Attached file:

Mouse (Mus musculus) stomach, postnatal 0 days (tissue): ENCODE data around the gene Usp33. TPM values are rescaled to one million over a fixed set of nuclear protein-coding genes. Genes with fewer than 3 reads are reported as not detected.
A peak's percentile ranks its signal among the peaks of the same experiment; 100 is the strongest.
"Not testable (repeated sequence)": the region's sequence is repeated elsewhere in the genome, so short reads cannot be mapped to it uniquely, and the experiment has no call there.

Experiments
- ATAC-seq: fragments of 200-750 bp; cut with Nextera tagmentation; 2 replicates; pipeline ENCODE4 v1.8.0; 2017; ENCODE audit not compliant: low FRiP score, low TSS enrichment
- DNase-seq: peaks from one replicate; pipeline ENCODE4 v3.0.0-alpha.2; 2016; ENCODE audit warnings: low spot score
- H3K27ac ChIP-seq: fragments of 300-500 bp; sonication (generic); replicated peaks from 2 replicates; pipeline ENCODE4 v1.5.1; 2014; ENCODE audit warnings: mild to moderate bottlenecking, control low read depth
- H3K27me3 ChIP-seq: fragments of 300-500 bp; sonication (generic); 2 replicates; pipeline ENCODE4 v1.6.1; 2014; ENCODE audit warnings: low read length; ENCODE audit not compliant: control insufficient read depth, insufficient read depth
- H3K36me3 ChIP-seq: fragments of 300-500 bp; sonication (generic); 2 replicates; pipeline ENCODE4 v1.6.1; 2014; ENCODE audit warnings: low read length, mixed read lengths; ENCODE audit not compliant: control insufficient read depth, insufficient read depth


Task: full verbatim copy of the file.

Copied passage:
Mouse (Mus musculus) stomach, postnatal 0 days (tissue): ENCODE data around the gene Usp33. TPM values are rescaled to one million over a fixed set of nuclear protein-coding genes. Genes with fewer than 3 reads are reported as not detected.
A peak's percentile ranks its signal among the peaks of the same experiment; 100 is the strongest.
"Not testable (repeated sequence)": the region's sequence is repeated elsewhere in the genome, so short reads cannot be mapped to it uniquely, and the experiment has no call there.

Experiments
- ATAC-seq: fragments of 200-750 bp; cut with Nextera tagmentation; 2 replicates; pipeline ENCODE4 v1.8.0; 2017; ENCODE audit not compliant: low FRiP score, low TSS enrichment
- DNase-seq: peaks from one replicate; pipeline ENCODE4 v3.0.0-alpha.2; 2016; ENCODE audit warnings: low spot score
- H3K27ac ChIP-seq: fragments of 300-500 bp; sonication (generic); replicated peaks from 2 replicates; pipeline ENCODE4 v1.5.1; 2014; ENCODE audit warnings: mild to moderate bottlenecking, control low read depth
- H3K27me3 ChIP-seq: fragments of 300-500 bp; sonication (generic); 2 replicates; pipeline ENCODE4 v1.6.1; 2014; ENCODE audit warnings: low read length; ENCODE audit not compliant: control insufficient read depth, insufficient read depth
- H3K36me3 ChIP-seq: fragments of 300-500 bp; sonication (generic); 2 replicates; pipeline ENCODE4 v1.6.1; 2014; ENCODE audit warnings: low read length, mixed read lengths; ENCODE audit not compliant: control insufficient read depth, insufficient read depth